For some time now I have been presenting various messages to help new, first time managers make a successful move into the role of management.
Now it is time to begin the transition from management to leadership.
First, let me recap a few key principles. One of the best explanations of the difference between management and leadership is this:
[shareable cite=”Doug Thorpe”]Management is about process. Leadership is about people.[/shareable]
You see, management can take a team of workers and accomplish a series of business goals. For sure, you can apply pure management skills to map out project plans, set goals, set quotas, establish metrics, build hierarchies, write reports, determine measurable results, so on and so on.
The best business schools all teach the core fundamentals about planning, budgeting, analysis, execution, and delivery. Perhaps they even added LEAN, Six Sigma (Motorola), TQM (Deming), and other notable management theory practices.
On the other hand, leadership inspires people. Leadership is the stuff that spawns remarkable stories about how people overcome great odds to achieve even greater things. With leadership, we get historic events like:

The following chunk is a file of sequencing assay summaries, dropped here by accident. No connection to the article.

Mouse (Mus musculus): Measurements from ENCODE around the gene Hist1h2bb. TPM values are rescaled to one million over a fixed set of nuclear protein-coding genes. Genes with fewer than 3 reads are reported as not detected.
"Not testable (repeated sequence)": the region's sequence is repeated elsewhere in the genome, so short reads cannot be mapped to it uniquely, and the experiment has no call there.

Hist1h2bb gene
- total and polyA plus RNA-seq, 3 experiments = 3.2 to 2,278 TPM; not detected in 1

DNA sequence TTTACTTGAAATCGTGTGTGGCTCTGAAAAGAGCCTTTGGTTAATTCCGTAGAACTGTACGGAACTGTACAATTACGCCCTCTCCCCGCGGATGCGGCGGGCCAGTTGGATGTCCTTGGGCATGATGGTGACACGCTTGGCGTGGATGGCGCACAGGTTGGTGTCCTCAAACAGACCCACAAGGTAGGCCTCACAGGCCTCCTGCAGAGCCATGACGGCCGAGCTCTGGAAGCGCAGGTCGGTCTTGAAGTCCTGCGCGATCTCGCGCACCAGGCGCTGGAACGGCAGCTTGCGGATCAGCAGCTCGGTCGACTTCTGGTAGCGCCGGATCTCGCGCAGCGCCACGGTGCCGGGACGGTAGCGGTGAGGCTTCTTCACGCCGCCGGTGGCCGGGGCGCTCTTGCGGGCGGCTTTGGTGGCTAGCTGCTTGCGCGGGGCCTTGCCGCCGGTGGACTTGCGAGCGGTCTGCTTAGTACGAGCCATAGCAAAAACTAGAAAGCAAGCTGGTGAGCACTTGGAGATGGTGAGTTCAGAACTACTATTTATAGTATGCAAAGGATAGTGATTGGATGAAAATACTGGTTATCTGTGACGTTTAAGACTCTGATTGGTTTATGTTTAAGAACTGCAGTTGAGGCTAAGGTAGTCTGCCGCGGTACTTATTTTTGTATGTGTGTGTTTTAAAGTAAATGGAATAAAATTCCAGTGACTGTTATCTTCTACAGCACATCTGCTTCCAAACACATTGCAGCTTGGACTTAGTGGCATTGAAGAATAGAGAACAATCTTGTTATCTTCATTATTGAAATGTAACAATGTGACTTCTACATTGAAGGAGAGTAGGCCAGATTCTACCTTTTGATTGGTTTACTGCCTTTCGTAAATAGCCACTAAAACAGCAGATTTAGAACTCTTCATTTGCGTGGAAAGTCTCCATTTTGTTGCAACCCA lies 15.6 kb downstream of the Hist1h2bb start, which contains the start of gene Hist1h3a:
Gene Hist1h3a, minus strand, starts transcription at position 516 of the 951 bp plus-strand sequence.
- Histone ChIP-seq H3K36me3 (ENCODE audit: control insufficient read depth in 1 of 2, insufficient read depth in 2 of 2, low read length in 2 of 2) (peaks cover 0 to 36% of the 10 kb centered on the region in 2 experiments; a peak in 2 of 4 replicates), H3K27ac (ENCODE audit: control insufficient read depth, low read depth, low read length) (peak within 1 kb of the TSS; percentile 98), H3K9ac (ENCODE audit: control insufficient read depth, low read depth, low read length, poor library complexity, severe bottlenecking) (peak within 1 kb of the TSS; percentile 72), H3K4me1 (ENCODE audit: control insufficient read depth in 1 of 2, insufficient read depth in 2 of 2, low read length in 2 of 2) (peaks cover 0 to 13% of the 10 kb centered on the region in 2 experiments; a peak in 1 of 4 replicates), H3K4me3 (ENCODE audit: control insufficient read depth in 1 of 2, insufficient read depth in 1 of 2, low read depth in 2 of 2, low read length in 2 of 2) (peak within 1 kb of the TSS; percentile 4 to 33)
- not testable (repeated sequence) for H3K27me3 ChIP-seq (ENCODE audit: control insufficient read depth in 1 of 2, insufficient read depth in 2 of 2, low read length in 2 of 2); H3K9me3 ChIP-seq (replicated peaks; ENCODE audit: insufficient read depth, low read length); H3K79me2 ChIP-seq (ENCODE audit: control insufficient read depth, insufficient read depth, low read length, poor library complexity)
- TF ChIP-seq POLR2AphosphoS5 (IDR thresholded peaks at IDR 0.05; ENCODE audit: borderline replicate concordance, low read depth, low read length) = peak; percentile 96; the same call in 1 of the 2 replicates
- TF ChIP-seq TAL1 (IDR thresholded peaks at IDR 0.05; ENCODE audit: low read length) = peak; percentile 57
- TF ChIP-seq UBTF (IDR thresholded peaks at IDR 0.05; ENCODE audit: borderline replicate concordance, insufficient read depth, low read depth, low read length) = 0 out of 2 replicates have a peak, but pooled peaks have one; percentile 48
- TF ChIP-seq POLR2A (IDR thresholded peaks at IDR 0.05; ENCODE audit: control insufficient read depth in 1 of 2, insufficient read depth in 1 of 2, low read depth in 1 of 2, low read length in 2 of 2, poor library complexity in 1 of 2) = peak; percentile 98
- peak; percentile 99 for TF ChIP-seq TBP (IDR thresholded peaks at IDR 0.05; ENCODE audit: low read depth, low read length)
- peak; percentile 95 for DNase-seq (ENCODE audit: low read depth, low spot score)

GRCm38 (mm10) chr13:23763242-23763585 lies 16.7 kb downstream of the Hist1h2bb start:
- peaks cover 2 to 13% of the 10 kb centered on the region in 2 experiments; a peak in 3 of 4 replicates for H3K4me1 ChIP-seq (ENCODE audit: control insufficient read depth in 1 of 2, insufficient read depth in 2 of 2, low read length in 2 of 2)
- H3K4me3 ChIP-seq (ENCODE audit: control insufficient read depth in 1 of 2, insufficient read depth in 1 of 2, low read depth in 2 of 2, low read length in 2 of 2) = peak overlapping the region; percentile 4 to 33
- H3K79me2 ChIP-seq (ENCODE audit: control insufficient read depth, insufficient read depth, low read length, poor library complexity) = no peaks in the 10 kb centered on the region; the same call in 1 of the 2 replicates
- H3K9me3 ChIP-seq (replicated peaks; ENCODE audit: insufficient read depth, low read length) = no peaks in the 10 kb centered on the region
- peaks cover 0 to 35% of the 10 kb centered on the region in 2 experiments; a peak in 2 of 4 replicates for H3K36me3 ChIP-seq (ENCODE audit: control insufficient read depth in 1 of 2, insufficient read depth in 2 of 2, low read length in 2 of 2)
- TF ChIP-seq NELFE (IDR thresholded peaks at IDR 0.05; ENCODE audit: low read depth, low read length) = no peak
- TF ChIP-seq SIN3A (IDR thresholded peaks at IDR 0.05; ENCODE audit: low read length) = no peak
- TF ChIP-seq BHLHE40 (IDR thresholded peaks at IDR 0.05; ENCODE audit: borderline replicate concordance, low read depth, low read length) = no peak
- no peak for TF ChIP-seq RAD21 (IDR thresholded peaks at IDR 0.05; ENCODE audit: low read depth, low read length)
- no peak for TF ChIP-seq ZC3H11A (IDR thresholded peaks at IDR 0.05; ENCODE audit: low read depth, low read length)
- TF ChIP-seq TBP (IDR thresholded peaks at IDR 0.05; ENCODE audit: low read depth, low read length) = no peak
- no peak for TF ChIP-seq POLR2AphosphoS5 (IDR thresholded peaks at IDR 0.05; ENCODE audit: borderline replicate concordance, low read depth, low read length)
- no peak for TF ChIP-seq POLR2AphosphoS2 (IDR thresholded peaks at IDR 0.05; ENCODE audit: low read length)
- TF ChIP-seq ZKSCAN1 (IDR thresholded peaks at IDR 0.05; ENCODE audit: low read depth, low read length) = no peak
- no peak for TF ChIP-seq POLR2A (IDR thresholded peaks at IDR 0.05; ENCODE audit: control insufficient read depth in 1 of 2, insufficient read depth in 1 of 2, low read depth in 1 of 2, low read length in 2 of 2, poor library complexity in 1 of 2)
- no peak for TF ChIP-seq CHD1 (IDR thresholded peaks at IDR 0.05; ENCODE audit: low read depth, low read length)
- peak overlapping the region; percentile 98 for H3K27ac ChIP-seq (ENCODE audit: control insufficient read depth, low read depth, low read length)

- “Remember the Alamo”
- Martin Luther King – “I Have a Dream”
- Jack Welch – G.E.
- Steve Jobs – Apple
True, effective leadership in the workplace, allows small, maybe nondescript teams to build amazing systems and create destiny; think the U.S. space program, the first wireless telephone, and all of the technology we enjoy today.
Leadership creates a vision to be pursued. It motivates people to go beyond themselves. It creates collaboration and a desire to be a part of a greater good. However, leadership is more than a fiery halftime speech or a series of catchy quotes and metaphors. It has substance. It can be palpable when present. It can be demoralizing when absent. Leadership makes a big difference, all the time.
We can find evidence of great leadership at all levels in our society. You do not have to become one of the history makers I mentioned to be called a leader. You won’t even have to be written about in the Wall Street Journal (maybe that’s a good thing). You can be an amazing leader right where you are, right in the job you have today.
I have been blessed to have worked with some wonderful, strong business leaders; not just leaders at work, but as people. People who made a difference in the communities where they lived and the houses of worship where they served with others.
Yes, absolutely, I believe there is a big difference between management and leadership. Over the next several posts I will be diving deeper into the ways leaders can be developed and nurtured.
You too can become more than just the manager of your department. You can become an influencer of the people around you, inspiring and motivating more positive results. You can be a LEADER!